Four new academic studies were presented at a news conference today under the headline, Does Bigger Media Equal Better Media? (MediaOwnershipReport). The new research focuses on how the concentration of media ownership affects media content, from local news reporting to radio music programming, and how minority groups have fared – as both media outlet owners and as historically undeserved audiences — in an increasingly deregulated media environment. Sponsored by the Social Science Research Council (an independent, non-profit, non-partisan organization founded in 1923 to bring research to bear on public problems) and the Benton Foundation, these papers show that media consolidation does not create better, more local or more diverse media content. To the contrary, they suggest that media ownership rules should be tightened, not relaxed. The studies have been filed with the FCC during its initial public comment period (which ended today) while reexamining media ownership restrictions. “These results cast significant doubt on the logic that cross-ownership can promote greater availability of important types of local programming such as news and public affairs.” said Dr. Phil Napoli of the McGannon Research Center at Fordham University, who presented one of the studies. The four papers examine key relationships between ownership, programming, and community impact:
- Peter DiCola, of the University of Michigan and the Future of Music Coalition, examined how the concentration of radio station ownership affects the diversity of music programming. The purpose of the study was to answer the question, “Do radio companies offer more variety when they exceed the local ownership cap?” DiCola found that “those station groups that came to exceed the local ownership caps focus their programming primarily on just six types of formats: news, adult contemporary, rock, classic rock, country, and top 40.” He concludes: “Large station groups in excess of the local ownership cap do not offer more variety — they offer less — and the FCC should not raise the local ownership caps in the expectation that large station groups will suddenly change their ways.”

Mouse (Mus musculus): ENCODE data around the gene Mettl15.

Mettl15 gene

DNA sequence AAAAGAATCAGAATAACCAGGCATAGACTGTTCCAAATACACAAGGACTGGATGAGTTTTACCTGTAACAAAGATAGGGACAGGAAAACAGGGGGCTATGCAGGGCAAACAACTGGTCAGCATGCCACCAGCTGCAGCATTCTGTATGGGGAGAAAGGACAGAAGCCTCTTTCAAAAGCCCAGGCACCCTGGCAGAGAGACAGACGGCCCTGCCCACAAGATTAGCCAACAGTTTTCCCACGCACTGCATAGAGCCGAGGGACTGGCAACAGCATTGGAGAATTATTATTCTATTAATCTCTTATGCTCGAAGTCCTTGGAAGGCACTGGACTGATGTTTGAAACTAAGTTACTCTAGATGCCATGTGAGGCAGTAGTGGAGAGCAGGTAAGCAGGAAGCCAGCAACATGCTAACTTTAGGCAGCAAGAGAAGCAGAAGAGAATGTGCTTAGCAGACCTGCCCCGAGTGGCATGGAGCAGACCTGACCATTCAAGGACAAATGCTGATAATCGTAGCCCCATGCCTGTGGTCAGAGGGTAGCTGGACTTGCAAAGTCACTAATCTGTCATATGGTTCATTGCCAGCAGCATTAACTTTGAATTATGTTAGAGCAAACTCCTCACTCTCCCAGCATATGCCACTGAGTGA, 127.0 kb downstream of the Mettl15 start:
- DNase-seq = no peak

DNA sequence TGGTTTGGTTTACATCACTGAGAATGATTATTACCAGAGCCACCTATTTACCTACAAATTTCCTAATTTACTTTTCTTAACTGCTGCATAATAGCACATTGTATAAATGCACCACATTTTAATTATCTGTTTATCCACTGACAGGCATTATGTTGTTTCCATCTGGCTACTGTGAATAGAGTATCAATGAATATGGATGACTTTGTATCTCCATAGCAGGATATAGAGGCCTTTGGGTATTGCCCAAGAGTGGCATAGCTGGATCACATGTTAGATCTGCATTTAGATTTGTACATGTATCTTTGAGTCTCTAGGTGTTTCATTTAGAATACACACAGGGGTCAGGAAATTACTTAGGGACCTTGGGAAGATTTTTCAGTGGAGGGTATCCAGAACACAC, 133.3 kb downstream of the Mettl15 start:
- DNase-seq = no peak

- Dr. Carolyn Byerly of Howard University examined FCC data on minority and women-owned media. She found that women and minority ownership is really miniscule. According to incomplete FCC data, women hold a majority interest in only 3.4 percent of broadcast stations, and minorities own a majority interest in only 3.6 percent of stations. “FCC policy has done almost nothing to open access to the airwaves for women and minorities,” Byerly said. “Communication policy must include ways for women and minority groups to acquire more stations in communities of all sizes.”
- Byerly, along with her colleagues Jamila A. Cupid and Kehbuma Langmia, also examined minority perspectives on the media coverage of minority communities, drawing on 196 interviews with African-Americans, Africans, Latinos and Asians in the Washington, D.C., and Maryland. They found that television is the preferred source for news, and the 20 percent who use radio news overwhelmingly preferred stations that were minority-owned, because these stations “tell us the truth” and “know what is really going on.” “FCC policy needs to ensure that stations pay attention to public affairs issues relevant to minority communities,” Byerly said, “as well as to expand minority media ownership.”
- Michael Yan of the University of Michigan analyzed the relationship between newspaper and television cross-ownership and the provision of local news and public affairs programming. The purpose of the study was to test the assertion that has that allowing cross-ownership will produce more local news and public affairs programming than other stations. To the contrary, the study finds that cross-ownership is not related to the quantity of local news provided. Similarly, the study shows that cross-ownership is not related to the quantity of public affairs programming.